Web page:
COE CO.
v.
MINNEAPOLIS-MOLINE CO

Not overruled or negatively treated on appealinfoCoverage
Court of Chancery of Delaware, New CastleJul 21, 1950
31 Del. Ch. 368 (Del. Ch. 1950)
31 Del. Ch. 36875 A.2d 244

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Summaries

July 21, 1950.

Robert C. Barab, for petitioners and for stockholder-exceptants, petitioners. Robert H. Richards, Jr., of the firm of Richards, Layton Finger, for defendant.


An appraiser acting under Section 61 of our General Corporation Law, Rev.Code 1935, § 2093, appraised the preferred and common stock of stockholders who chose not to accept the terms of a merger. This is the decision on exceptions to the appraiser's report.

The defendant corporation's preferred stock contract provided for a liquidation price of $110 per share plus accrued dividends. They amounted to $29.60 as of February 21, 1949. The call price was of an equal aggregate amount. The contract had certain provisions for retiring the preferred stock, but the corporation was in substantial default thereon. So long as the dividend arrearages exceeded $6.50 per share, the preferred stockholders had exclusive voting power.

In determining net asset value for the preferred, the appraiser decided that in no event should it exceed $139.60 — the liquidation value plus accrued dividends. The appraiser determined the net asset value of the common stock to be $32.54. This amount was based on the acceptance of an expert witness' net asset evaluation of $26.80 per share less $1.12 per share which represented an amortization item which the appraiser concluded the expert witness had improperly excluded. The appraiser then added $6.86 per share representing good will.

The appraiser decided that net asset value should be weighted at 40% for the preferred stock and 20% for the common. In stating his reasoning in connection with the weighting factor, the appraiser stated that the preferred had been weighted much more heavily than the common because of the substantial advantages which the preferred possessed over the common under the charter provision.

The appraiser decided that a fair market value, uninfluenced by the merger, existed on February 21, 1949 — the date of merger. I find no error in this conclusion. The market price for the preferred on that date was $113 per share, while the common was $12.13 per share.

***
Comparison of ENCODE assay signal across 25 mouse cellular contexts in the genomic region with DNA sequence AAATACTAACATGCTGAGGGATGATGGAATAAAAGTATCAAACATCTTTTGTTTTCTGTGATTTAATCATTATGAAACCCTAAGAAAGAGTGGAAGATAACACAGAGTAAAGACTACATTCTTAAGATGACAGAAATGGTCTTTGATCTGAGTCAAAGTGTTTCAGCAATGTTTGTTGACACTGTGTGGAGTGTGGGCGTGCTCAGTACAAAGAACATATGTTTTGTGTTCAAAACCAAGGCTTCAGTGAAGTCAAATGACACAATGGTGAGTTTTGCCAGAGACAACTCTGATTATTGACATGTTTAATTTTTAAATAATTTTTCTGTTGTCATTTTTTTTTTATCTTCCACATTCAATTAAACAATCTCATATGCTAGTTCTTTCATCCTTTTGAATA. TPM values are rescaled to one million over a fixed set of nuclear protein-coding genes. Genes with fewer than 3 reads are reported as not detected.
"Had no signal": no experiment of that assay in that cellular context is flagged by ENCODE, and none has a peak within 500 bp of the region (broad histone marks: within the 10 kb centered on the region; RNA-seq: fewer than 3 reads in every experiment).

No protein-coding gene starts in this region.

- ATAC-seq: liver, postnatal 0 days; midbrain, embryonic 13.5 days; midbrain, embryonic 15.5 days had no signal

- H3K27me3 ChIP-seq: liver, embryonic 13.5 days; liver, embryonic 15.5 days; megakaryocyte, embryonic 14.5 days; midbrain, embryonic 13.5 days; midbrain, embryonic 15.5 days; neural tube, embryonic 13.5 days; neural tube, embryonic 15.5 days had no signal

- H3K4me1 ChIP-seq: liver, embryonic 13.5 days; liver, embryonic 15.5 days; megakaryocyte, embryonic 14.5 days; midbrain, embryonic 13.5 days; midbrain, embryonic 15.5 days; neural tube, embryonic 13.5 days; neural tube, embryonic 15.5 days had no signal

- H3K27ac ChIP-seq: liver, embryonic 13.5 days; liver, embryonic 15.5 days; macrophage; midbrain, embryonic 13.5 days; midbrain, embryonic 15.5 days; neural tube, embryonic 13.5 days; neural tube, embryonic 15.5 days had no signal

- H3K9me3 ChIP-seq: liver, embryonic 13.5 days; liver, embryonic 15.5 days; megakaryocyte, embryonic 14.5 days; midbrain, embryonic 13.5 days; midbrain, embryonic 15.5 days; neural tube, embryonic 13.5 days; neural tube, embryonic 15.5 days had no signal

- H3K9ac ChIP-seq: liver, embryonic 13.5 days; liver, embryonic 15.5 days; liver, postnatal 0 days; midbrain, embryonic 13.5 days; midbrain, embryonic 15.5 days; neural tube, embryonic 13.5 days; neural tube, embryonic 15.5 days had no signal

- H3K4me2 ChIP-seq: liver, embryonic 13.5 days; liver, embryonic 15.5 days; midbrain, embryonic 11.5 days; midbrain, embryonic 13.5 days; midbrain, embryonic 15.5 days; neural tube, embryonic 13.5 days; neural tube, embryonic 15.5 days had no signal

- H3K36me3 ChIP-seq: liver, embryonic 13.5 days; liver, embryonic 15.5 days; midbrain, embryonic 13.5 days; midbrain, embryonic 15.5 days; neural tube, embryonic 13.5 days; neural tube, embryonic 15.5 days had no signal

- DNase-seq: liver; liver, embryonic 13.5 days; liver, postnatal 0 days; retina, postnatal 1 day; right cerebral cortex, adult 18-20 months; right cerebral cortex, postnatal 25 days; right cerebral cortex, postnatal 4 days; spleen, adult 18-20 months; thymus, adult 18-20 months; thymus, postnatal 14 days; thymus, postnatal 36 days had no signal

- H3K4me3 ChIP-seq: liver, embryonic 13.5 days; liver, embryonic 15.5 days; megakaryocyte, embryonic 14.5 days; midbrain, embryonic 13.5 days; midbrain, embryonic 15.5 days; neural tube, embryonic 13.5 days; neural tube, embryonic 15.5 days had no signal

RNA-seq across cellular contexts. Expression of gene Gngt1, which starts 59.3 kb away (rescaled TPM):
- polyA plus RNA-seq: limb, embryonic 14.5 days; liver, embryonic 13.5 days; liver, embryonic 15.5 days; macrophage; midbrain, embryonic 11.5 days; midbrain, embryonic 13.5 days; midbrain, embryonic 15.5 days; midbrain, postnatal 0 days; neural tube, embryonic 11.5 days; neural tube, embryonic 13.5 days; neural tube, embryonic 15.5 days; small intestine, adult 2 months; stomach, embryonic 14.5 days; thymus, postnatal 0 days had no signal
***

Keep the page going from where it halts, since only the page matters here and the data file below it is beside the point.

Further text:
The appraiser weighted the market value of the preferred stock at 30% and the common at 45%. In explaining the weight given to the market price the appraiser stated that the common was entitled to more weight than the preferred because of the greater market activity of the common stock. He also pointed out that substantial weight was given the market value of the common because that price represented the considered judgment of numerous investors and speculators — backed up by their own savings. This is, of course, certainly true to a degree.

Finally, the appraiser capitalized the earnings and dividends by taking the average earnings for the preferred and common for a five-year period. Multiplying these yearly earnings by the factor of five, the appraiser arrived at a figure of $149 per share as the earnings-dividends value for the preferred. The appraiser pointed out that arrearages were not included under this element because he had already taken them into account under net asset value. Capitalized for the same period, the per share value of the common stock based on earnings and dividends amounted to $16.90.

The appraiser weighted earnings and dividends at 30% on the preferred and 35% on the common. The appraiser stated that this element was not weighted more heavily as to the common stock because of the failure to pay dividends thereon. The earning prospects of the company did appear to be good.

In order to resolve some of the questions posed by the various exceptions, it is necessary to consider, in a general way, the appraiser's approach to his duties under the statute.